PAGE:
Unveiling Women in War: The Voluntary Aid Detachment during the First World War

When Canadian men rushed to the recruiting stations in 1914, professionally trained nurses could enlist with the Canadian Army Medical Corps (CAMC); the first contingent, composed of 101 nursing sisters, sailed for England as early as September 1914. [1]  For women who were not trained nurses, however, there were relatively few opportunities to actively participate in the war, much less overseas. One such opportunity was the Voluntary Aid Detachment.

Image: V.A.D. M. P. Banks Album, Collections CCGW/CCGG

Several of our readers might be familiar with the Volunteer Aid Detachment nurses during the First World War; the famous figure Amelia Earhart volunteered as a VAD nurse at Spadina Military Hospital in Toronto, ON. Organized by the Canadian Red Cross and St. John Ambulance, Voluntary Aid Detachments were recruited as nurses’ aides, ambulance drivers, cooks, kitchen-maids, and clerical staff in Canada, as well as overseas. While the detachment was initially intended to be composed of men and women alike, male recruits were, not surprisingly, drawn to the armed forces. As such, the Canadian VAD program was made up of women who were primarily young, single, and from middle or upper class families. [2] By 1917, over 2,000 women were trained and qualified as VAD nurses; an estimated 500 would see active service in overseas hospitals.

Unlike professionally trained nurses in the CAMC, VADs were unpaid and were not subjected to military hierarchy in the same way as military nurses. When nursing sisters joined the CAMC, they were not only given military status but were also given officer rank. VADs, on the other hand, were considered civilians. Throughout the war, CAMC hospitals were opposed to permitting VADs to work in their overseas hospitals. The fear was that the status of the Canadian nursing sisters would be undermined by the presence of unqualified volunteers. [3] Nevertheless, VADs were welcomed in British military hospitals, in which 500 Canadian VADs eventually found a post.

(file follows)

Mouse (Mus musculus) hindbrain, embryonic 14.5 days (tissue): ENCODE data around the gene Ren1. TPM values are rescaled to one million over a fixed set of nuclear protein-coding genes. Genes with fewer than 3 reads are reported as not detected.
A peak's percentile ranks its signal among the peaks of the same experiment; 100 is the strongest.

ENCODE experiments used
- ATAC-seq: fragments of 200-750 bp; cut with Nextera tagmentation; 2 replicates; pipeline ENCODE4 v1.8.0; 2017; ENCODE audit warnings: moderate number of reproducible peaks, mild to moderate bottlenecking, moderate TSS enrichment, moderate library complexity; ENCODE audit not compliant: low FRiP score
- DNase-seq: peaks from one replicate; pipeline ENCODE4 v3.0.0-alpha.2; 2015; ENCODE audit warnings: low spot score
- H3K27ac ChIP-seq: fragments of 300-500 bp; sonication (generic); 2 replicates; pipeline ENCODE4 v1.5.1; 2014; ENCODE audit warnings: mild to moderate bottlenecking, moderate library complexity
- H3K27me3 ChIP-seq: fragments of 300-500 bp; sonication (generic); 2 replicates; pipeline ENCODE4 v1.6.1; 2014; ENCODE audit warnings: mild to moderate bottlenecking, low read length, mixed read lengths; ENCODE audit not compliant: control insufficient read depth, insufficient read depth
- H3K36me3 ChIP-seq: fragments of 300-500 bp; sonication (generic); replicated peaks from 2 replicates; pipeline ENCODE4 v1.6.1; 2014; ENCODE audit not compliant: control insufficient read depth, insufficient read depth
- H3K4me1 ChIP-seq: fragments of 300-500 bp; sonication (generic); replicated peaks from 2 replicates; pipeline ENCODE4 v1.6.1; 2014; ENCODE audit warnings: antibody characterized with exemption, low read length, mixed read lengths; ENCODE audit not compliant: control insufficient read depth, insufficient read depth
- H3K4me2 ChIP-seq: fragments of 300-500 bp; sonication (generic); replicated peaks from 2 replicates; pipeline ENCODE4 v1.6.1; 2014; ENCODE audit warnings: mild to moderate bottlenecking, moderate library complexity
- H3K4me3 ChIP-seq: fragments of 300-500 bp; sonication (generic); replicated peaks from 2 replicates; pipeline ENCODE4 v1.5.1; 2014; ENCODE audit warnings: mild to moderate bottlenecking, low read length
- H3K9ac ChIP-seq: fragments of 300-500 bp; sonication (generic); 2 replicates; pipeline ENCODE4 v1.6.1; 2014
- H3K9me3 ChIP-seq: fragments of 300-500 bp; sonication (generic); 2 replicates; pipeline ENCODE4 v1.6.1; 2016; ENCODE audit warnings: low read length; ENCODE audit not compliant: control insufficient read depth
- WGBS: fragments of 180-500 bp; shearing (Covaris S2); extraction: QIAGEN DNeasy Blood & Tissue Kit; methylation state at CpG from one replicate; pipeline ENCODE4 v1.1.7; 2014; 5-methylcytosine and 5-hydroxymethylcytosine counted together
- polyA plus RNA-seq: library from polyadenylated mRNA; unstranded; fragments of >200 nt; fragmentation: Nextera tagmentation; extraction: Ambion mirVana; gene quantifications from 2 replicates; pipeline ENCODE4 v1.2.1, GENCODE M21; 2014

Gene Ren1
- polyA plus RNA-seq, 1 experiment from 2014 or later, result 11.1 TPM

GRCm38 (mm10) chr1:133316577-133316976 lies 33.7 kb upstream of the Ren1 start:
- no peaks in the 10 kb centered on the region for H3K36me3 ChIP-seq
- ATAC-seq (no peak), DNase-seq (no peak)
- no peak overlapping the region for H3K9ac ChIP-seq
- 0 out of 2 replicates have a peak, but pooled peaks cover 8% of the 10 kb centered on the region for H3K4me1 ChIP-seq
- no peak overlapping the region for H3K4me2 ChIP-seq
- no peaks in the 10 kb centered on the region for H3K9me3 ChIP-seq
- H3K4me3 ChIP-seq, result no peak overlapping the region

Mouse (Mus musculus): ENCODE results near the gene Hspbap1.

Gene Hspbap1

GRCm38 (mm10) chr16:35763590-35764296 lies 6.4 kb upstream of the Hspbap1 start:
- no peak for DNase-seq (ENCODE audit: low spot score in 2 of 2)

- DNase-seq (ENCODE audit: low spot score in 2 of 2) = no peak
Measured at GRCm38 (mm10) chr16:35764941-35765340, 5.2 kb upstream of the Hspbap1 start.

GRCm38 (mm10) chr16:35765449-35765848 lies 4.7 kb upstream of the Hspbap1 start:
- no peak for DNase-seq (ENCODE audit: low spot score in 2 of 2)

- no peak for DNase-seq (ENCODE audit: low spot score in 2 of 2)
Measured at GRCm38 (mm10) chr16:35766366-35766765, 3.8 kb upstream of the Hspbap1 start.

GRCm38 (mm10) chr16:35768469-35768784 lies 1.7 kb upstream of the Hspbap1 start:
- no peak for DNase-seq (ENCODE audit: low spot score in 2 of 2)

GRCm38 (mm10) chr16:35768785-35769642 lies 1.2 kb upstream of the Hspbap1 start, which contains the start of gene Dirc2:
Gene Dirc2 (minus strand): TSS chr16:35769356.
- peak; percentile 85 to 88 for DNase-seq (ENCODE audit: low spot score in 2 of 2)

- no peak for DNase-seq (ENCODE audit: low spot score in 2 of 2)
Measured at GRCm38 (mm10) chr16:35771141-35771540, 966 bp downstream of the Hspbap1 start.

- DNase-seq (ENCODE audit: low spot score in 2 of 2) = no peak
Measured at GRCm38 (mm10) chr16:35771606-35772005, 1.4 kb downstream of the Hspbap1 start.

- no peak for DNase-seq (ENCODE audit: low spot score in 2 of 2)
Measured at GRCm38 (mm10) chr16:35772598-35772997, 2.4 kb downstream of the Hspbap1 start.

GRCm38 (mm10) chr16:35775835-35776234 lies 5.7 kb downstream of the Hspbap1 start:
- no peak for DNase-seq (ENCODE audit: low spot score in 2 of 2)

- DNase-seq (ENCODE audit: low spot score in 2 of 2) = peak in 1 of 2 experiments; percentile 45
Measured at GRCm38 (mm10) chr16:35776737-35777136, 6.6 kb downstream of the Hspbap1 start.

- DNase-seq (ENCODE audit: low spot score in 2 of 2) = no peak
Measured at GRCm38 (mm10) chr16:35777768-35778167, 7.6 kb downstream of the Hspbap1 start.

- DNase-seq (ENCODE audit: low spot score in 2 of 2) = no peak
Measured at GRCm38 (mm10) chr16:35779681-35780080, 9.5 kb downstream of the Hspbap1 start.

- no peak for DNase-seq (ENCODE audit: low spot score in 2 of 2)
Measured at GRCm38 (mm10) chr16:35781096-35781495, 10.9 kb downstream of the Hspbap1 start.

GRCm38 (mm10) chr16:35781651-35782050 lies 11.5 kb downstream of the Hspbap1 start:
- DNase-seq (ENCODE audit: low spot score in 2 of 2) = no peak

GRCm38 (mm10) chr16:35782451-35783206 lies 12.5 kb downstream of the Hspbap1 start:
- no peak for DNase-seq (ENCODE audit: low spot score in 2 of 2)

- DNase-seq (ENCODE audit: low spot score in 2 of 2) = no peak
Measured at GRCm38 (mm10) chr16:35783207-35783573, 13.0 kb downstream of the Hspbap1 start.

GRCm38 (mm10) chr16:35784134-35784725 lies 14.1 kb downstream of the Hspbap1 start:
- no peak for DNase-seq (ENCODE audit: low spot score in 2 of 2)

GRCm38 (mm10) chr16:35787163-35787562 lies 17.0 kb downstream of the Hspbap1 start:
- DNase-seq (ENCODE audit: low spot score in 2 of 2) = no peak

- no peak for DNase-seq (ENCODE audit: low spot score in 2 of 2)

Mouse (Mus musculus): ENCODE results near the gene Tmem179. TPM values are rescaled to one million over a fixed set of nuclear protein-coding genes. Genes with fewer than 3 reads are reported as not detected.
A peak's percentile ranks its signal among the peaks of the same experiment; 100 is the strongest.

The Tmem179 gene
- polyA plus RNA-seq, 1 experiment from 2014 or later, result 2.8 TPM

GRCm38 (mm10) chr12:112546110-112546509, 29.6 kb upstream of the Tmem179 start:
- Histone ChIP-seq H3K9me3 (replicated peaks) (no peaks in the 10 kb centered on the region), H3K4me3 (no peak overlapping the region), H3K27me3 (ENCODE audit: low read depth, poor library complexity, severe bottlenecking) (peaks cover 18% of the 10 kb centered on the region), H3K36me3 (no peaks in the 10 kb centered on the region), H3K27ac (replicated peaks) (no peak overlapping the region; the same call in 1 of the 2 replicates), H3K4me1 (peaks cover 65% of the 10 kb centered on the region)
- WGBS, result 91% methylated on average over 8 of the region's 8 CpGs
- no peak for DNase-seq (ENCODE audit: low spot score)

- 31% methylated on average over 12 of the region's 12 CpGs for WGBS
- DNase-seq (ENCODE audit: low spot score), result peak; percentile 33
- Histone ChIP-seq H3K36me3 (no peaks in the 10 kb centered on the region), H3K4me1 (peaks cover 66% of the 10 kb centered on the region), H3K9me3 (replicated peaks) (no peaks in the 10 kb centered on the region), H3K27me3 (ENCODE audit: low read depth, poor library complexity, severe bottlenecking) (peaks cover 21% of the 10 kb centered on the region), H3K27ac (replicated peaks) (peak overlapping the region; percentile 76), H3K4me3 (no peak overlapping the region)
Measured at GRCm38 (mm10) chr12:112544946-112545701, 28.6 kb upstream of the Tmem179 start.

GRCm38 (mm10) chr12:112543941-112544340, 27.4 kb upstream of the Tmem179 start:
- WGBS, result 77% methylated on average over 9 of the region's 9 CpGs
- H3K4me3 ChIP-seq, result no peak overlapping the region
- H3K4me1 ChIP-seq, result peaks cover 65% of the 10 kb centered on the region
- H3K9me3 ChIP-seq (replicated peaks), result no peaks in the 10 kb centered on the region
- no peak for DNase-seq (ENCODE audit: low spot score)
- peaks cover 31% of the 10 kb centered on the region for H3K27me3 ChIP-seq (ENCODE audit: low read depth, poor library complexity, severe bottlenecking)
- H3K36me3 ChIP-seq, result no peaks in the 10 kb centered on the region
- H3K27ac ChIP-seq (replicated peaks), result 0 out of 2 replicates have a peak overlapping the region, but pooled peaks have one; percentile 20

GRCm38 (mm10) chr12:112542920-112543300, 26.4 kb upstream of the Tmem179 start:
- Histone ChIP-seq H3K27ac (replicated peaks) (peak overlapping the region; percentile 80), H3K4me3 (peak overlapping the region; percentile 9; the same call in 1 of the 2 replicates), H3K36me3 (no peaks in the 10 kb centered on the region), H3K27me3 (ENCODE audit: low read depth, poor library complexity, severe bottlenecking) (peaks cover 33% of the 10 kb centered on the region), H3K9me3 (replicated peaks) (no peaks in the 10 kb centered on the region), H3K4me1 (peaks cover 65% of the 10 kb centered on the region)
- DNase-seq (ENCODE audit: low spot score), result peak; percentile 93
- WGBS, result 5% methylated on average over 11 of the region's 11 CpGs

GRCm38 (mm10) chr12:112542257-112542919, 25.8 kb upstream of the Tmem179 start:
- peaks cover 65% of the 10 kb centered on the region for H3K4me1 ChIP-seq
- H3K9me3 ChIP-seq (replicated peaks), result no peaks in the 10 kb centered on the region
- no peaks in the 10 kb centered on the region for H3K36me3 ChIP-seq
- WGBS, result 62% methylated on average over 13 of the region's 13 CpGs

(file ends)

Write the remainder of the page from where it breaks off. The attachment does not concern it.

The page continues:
Once stationed in a British military hospitals, Canadian VADs were under the supervision of professionally trained British nurses. They assisted with various nursing tasks, such as making beds, serving meals, ensuring the comfort of soldiers, and in some instances, helping clean and dress badly infected wounds and performing night duty in sole charge of a ward. [4] M. P. Banks was one such VAD who worked in an overseas hospital. Above is an image of a passage from Phyllis Broadhead in her autograph album which reads:

“Your album is your garden plot

Where all your friends may sow

And I too in that quiet spot

Would sow the seed for-get-me-not”

It was common for VADs to circulate autograph albums throughout the hospital to collect messages, poems, cartoons, and signatures of soldiers they nursed back to health, nurses they trained under, and doctors they crossed paths with. They were messages that not only provided a temporary relief from the realities of war but also highlighted the different ways the war was experienced.

The image of a woman patiently and lovingly supporting her husband as he fought for freedom overseas was a popular propaganda tool used during the war, but women’s wartime experiences extended far beyond waiting and worrying for their husband’s return. Rather, their experiences legitimized the complete opposite. Receiving no remuneration and little recognition, VADs were eager to ‘do their bit’, an opportunity that was otherwise denied to the women of Canada.

References

[1] Nicholson, G.W.L. Canada’s Nursing Sisters. (A.M. Hakkert Ltd: Toronto, 1975), 51.

[2] Quiney, L. J. “Hardly Feminine Work!” Violet Wilson and the Canadian Voluntary Aid Detachment Nurses of the First World War. In Framing Our Past: Constructing Canadian Women’s History in the Twentieth Century. (McGill-Queen’s University Press, 2001), 289.

[3] Quiney, L. J. “Borrowed Halos: Canadian Teachers as Voluntary Aid Detachment Nurses during the Great War,” Historical Studies in Education 15(1), 2003, 87.

[4] Ibid, 82.

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